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Flexibly Mining Better Subgroups

MPG-Autoren
http://pubman.mpdl.mpg.de/cone/persons/resource/persons187552

Nguyen,  Hoang-Vu
Databases and Information Systems, MPI for Informatics, Max Planck Society;

http://pubman.mpdl.mpg.de/cone/persons/resource/persons79525

Vreeken,  Jilles
Databases and Information Systems, MPI for Informatics, Max Planck Society;

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Zitation

Nguyen, H.-V., & Vreeken, J. (2016). Flexibly Mining Better Subgroups. In S. Chawla Venkatasubramanian, & W. Meira (Eds.), Proceedings of the Sixteenth SIAM International Conference on Data Mining (pp. 585-593). Philadelphia, PA: SIAM. doi:10.1137/1.9781611974348.66.


Zitierlink: http://hdl.handle.net/11858/00-001M-0000-002B-A933-C
Zusammenfassung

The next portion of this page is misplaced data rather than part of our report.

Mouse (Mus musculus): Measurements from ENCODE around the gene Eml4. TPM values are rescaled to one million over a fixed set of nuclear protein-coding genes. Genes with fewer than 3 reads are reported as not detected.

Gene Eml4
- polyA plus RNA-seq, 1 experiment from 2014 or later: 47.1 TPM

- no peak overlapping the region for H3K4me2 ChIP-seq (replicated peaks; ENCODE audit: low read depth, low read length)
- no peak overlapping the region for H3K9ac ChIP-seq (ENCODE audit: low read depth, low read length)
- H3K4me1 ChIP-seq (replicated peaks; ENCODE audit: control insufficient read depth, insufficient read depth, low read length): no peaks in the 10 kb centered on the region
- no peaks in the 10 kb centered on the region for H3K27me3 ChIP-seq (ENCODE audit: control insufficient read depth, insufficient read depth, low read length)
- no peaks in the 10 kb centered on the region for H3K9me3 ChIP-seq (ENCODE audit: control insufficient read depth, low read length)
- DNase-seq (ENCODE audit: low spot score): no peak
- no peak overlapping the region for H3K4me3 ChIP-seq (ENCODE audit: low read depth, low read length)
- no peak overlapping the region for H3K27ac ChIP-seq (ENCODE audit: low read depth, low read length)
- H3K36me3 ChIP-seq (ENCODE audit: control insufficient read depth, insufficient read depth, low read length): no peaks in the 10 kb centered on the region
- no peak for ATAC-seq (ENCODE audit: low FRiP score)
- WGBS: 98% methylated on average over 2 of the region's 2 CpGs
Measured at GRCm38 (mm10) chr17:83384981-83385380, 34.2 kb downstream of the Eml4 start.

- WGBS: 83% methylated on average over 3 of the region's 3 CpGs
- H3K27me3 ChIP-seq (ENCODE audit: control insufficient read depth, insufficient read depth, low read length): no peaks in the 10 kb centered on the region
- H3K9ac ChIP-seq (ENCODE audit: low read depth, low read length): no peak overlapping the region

Finding patterns from binary data is a classical problem in data mining, dating back to at least frequent itemset mining. More recently, approaches such as tiling and Boolean matrix factorization (BMF), have been proposed to find sets of patterns that aim to explain the full data well. These methods, however, are not robust against non-trivial destructive noise, i.e. when relatively many 1s are removed from the data: tiling can only model additive noise while BMF assumes approximately equal amounts of additive and destructive noise. Most real-world binary datasets, however, exhibit mostly destructive noise. In presence/absence data, for instance, it is much more common to fail to observe something than it is to observe a spurious presence. To address this problem, we take the recent approach of employing the Minimum Description Length (MDL) principle for BMF and introduce a new algorithm, Nassau, that directly optimizes the description length of the factorization instead of the reconstruction error. In addition, unlike the previous algorithms, it can adjust the factors it has discovered during its search. Empirical evaluation on synthetic data shows that Nassau excels at datasets with high destructive noise levels and its performance on real-world datasets confirms our hypothesis of the high numbers of missing observations in the real-world data.